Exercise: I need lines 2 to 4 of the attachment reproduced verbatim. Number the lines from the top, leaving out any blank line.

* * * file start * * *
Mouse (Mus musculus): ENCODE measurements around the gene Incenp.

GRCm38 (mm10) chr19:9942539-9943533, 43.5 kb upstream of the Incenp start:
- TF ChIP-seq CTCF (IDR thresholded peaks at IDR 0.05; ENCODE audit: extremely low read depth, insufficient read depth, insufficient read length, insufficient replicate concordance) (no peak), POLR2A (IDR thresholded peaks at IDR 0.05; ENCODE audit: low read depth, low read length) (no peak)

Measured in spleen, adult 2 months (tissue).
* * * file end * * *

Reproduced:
GRCm38 (mm10) chr19:9942539-9943533, 43.5 kb upstream of the Incenp start:
- TF ChIP-seq CTCF (IDR thresholded peaks at IDR 0.05; ENCODE audit: extremely low read depth, insufficient read depth, insufficient read length, insufficient replicate concordance) (no peak), POLR2A (IDR thresholded peaks at IDR 0.05; ENCODE audit: low read depth, low read length) (no peak)

Measured in spleen, adult 2 months (tissue).